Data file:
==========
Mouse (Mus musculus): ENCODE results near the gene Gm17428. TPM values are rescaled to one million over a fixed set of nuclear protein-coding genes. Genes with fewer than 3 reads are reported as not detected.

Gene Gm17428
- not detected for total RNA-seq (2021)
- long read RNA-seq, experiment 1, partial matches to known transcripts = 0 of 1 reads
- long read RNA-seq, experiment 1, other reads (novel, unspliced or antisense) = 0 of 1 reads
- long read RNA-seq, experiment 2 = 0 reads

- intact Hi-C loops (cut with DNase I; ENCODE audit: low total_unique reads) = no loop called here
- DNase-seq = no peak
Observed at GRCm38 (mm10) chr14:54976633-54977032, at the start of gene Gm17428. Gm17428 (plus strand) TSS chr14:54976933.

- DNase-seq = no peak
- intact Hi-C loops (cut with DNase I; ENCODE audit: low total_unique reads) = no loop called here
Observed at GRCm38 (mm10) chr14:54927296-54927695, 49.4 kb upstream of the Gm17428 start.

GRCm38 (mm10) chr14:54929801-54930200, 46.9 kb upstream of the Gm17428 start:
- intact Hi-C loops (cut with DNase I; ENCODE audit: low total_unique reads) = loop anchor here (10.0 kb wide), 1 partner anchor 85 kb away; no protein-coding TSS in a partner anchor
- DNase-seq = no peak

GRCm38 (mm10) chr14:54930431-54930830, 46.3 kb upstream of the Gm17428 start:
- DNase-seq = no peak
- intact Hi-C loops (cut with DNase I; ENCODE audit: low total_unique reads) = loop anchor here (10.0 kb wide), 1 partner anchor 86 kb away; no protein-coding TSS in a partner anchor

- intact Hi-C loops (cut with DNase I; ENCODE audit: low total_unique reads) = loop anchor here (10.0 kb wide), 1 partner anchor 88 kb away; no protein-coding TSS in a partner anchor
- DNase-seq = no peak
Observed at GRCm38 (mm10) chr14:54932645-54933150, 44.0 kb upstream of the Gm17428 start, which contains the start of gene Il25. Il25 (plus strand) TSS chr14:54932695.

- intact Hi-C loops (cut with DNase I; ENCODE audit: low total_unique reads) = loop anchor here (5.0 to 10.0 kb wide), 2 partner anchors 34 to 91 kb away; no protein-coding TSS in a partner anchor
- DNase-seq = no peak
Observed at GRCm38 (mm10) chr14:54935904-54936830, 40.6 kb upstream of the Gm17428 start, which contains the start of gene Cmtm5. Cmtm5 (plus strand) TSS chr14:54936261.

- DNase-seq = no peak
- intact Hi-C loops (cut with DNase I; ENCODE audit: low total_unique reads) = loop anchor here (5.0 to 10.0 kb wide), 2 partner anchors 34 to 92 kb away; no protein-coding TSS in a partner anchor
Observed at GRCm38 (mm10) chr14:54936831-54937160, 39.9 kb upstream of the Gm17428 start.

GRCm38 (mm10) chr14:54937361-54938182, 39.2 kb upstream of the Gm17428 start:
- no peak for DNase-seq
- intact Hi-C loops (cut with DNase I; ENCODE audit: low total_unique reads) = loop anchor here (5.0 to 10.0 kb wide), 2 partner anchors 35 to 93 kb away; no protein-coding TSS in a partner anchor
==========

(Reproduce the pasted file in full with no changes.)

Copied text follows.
Mouse (Mus musculus): ENCODE results near the gene Gm17428. TPM values are rescaled to one million over a fixed set of nuclear protein-coding genes. Genes with fewer than 3 reads are reported as not detected.

Gene Gm17428
- not detected for total RNA-seq (2021)
- long read RNA-seq, experiment 1, partial matches to known transcripts = 0 of 1 reads
- long read RNA-seq, experiment 1, other reads (novel, unspliced or antisense) = 0 of 1 reads
- long read RNA-seq, experiment 2 = 0 reads

- intact Hi-C loops (cut with DNase I; ENCODE audit: low total_unique reads) = no loop called here
- DNase-seq = no peak
Observed at GRCm38 (mm10) chr14:54976633-54977032, at the start of gene Gm17428. Gm17428 (plus strand) TSS chr14:54976933.

- DNase-seq = no peak
- intact Hi-C loops (cut with DNase I; ENCODE audit: low total_unique reads) = no loop called here
Observed at GRCm38 (mm10) chr14:54927296-54927695, 49.4 kb upstream of the Gm17428 start.

GRCm38 (mm10) chr14:54929801-54930200, 46.9 kb upstream of the Gm17428 start:
- intact Hi-C loops (cut with DNase I; ENCODE audit: low total_unique reads) = loop anchor here (10.0 kb wide), 1 partner anchor 85 kb away; no protein-coding TSS in a partner anchor
- DNase-seq = no peak

GRCm38 (mm10) chr14:54930431-54930830, 46.3 kb upstream of the Gm17428 start:
- DNase-seq = no peak
- intact Hi-C loops (cut with DNase I; ENCODE audit: low total_unique reads) = loop anchor here (10.0 kb wide), 1 partner anchor 86 kb away; no protein-coding TSS in a partner anchor

- intact Hi-C loops (cut with DNase I; ENCODE audit: low total_unique reads) = loop anchor here (10.0 kb wide), 1 partner anchor 88 kb away; no protein-coding TSS in a partner anchor
- DNase-seq = no peak
Observed at GRCm38 (mm10) chr14:54932645-54933150, 44.0 kb upstream of the Gm17428 start, which contains the start of gene Il25. Il25 (plus strand) TSS chr14:54932695.

- intact Hi-C loops (cut with DNase I; ENCODE audit: low total_unique reads) = loop anchor here (5.0 to 10.0 kb wide), 2 partner anchors 34 to 91 kb away; no protein-coding TSS in a partner anchor
- DNase-seq = no peak
Observed at GRCm38 (mm10) chr14:54935904-54936830, 40.6 kb upstream of the Gm17428 start, which contains the start of gene Cmtm5. Cmtm5 (plus strand) TSS chr14:54936261.

- DNase-seq = no peak
- intact Hi-C loops (cut with DNase I; ENCODE audit: low total_unique reads) = loop anchor here (5.0 to 10.0 kb wide), 2 partner anchors 34 to 92 kb away; no protein-coding TSS in a partner anchor
Observed at GRCm38 (mm10) chr14:54936831-54937160, 39.9 kb upstream of the Gm17428 start.

GRCm38 (mm10) chr14:54937361-54938182, 39.2 kb upstream of the Gm17428 start:
- no peak for DNase-seq
- intact Hi-C loops (cut with DNase I; ENCODE audit: low total_unique reads) = loop anchor here (5.0 to 10.0 kb wide), 2 partner anchors 35 to 93 kb away; no protein-coding TSS in a partner anchor